In the wake of the deadly Paris attacks, the French government is considering new legislation that would restrict access to the anonymizing network Tor and free Wi-Fi networks, according to a report in French newspaper Le Monde.
Le Monde's report cites an internal document prepared for the Interior Ministry by France's Department of Civil Liberties and Legal Affairs that lists restrictions to be considered for inclusion in two bills—one on the state of emergency and one on combatting terrorism.
The state of emergency proposal suggests that free or shared Wi-Fi connections be prohibited during a state of emergency, and that owners of public Wi-Fi connections could face criminal penalties if they did not disconnect.
French President Francois Hollande declared a state of emergency in the wake of the Paris attacks, and parliament later voted to extend it for three months. The state of emergency expands police powers in the country—French police may search residences without a warrant, border controls can be tightened, and public protests can be banned.
The second proposal for counterterrorism legislation includes suggestions for banning or blocking Tor and requiring service providers to hand over encryption keys to police. In this section of the document, Le Monde reports, the Department of Civil Liberties and Legal Affairs questioned whether such proposals might violate the French Constitution.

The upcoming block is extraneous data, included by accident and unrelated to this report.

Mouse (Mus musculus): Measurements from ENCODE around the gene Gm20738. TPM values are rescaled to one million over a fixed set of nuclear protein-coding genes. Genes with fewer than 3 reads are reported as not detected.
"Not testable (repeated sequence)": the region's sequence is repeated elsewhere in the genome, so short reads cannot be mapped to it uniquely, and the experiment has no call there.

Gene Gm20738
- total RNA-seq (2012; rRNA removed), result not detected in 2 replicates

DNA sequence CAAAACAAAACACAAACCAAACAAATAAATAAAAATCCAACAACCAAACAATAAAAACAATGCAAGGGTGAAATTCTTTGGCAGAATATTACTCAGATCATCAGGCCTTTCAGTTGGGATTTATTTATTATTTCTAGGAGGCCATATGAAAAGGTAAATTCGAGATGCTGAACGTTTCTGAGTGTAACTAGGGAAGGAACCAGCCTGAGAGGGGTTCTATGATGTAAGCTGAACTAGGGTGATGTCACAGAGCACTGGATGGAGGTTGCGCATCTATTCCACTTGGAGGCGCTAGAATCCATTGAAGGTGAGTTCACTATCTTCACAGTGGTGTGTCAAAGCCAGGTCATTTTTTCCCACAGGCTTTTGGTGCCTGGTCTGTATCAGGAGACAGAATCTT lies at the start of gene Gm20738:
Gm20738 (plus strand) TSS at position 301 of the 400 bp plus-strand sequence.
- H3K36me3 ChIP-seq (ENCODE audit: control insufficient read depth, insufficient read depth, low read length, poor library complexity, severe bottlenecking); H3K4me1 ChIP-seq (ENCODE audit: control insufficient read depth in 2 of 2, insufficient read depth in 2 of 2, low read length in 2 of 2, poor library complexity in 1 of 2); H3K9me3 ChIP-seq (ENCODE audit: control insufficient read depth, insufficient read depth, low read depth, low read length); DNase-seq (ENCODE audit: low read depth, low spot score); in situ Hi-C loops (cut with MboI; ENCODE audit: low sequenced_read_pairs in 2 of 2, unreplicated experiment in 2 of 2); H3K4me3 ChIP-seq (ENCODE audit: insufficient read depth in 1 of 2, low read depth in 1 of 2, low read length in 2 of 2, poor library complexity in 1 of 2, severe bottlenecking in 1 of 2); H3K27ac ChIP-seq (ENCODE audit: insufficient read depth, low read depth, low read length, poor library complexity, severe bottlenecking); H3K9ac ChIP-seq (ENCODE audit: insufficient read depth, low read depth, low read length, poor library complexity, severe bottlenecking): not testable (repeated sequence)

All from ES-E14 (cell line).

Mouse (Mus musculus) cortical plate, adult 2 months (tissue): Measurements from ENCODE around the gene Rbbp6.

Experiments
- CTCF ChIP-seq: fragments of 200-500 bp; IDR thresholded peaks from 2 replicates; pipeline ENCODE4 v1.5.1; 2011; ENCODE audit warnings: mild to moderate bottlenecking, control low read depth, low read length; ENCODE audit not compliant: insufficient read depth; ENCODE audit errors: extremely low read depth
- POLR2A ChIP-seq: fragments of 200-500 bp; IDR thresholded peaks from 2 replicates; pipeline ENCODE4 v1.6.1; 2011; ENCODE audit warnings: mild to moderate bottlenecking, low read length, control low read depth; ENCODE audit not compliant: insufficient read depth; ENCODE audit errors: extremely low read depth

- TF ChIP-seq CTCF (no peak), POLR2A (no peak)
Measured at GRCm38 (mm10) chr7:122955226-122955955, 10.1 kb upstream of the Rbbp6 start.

Both pieces of legislation could appear as soon as next year, according to Le Monde.
If France moved to block Tor, it would be the first European country to do so. Iran and China have both made somewhat successful attempts to block the network, which re-routes Internet traffic to hide the user's IP address (and therefore the location).
However, European and American officials alike have called for service providers to make encrypted communication accessible to law enforcement. California Senator Dianne Feinstein has used the Paris attacks to renew her calls for restrictions on encryption, calling it the "Achilles' heel" of the Internet.
But tech industry leaders have been firm that encryption cannot be compromised for law enforcement without compromising the security of the Internet as a whole. As France seeks to restrict public Wi-Fi access and anonymized communication services, the industry—and French citizens—are likely to push back.